With the recent announcement from Google that it had redesigned its review monitoring system for its Google Places for Business Dashboard, you would expect that business would understand how important it is to have a steady focus on garnering customer feedback.
What is great about this new platform is that it will not only provide a summary of reviews from Google + Local, but also other review sites that Google crawls. This is huge as a time saving aggregator for those who monitor their presence online.
Not sure where to get started? Look no further as I have put together a quick checklist for businesses who are wondering how to get started.
Controlling and Improving Your Online Reputation
If your goal is to control and improve your online reputation, these are the strategies to focus on: your visibility, engagement, incentives and monitoring your accounts.
- Research where you are currently showing in reviews
- Look in Google + Local Account
- Type in Search: Business Name+ Reviews
- Create monthly list of what sites you will send customers to in order to post comments
- Work with your Website platform to make it easier to find reviews on your website
- Make sure that in your business physical location that you have posters of your staff, Wall of Fame and other assets to show you use feedback in order to serve customers better
- Ask every person who does business with you. Create a process that engages without overwhelming customers with requests for feedback.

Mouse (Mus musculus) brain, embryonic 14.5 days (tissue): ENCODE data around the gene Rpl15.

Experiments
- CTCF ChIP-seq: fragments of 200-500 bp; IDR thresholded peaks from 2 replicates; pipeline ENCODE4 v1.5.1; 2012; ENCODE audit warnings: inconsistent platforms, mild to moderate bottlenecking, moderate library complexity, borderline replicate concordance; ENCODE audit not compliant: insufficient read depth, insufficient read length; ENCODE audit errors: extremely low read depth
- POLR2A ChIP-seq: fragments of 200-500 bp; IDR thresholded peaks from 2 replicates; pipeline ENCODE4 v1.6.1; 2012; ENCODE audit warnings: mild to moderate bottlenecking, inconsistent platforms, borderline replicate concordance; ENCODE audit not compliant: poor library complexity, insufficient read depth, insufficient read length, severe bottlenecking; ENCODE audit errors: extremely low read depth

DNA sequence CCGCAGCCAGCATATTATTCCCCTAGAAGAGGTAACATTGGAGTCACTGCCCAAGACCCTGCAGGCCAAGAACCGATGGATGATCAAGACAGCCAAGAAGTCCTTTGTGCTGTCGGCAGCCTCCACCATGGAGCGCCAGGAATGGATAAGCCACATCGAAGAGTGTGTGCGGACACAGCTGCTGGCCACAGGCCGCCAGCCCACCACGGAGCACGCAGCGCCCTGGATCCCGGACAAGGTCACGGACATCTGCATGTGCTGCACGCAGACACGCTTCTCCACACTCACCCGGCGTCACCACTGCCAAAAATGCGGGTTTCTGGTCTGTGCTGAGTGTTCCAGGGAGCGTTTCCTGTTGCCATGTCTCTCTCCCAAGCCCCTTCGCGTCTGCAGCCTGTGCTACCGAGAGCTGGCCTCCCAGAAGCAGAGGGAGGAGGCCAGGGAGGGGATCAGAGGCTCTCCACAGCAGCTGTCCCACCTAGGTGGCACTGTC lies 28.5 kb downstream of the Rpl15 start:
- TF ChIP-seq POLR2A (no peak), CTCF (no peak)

- Respond to all negative posts. Post short response to bring conversation offline.
- Respond to 60% of positive reviews as well.
- Keep responses short. Do not try to defend your business online
- Make sure you are using Social Media platforms for review postings
- Create and post video testimonials from customers on website and YouTube.
- Do not give incentives to staff for reviews. It will lead them to create “one and done” accounts that Google and other platforms do not like
- Do not offer gifts or services to customers in order to get reviews
- Find creative ways to involve your team.
- Team breaks a certain goal they get lunch
- Top reviewer gets on Wall of Fame
- Have reviews scrolling on a flat screen TV
- Monitor accounts daily in order to respond accordingly
- Track amount of reviews on all platforms monthly
- Read competitors reviews to see how you can capitalize on their failures
Each week, reputation results should be reviewed in weekly staff meetings. If the top leadership does not make this important, it will not happen. Reviews have an impact on buyers of your products and this message needs to be brought to your team.
This is a short version of a process I recommend. If you would like to have a longer version please contact me at glenn[at]pcgmailer.com and I will be more than willing to help.
Looking to learn more about how to leverage your good reviews? Join my free webinar Reputation Marketing: Don’t Let a Good Review Go to Waste on Thursday, December 12 at 1 p.m!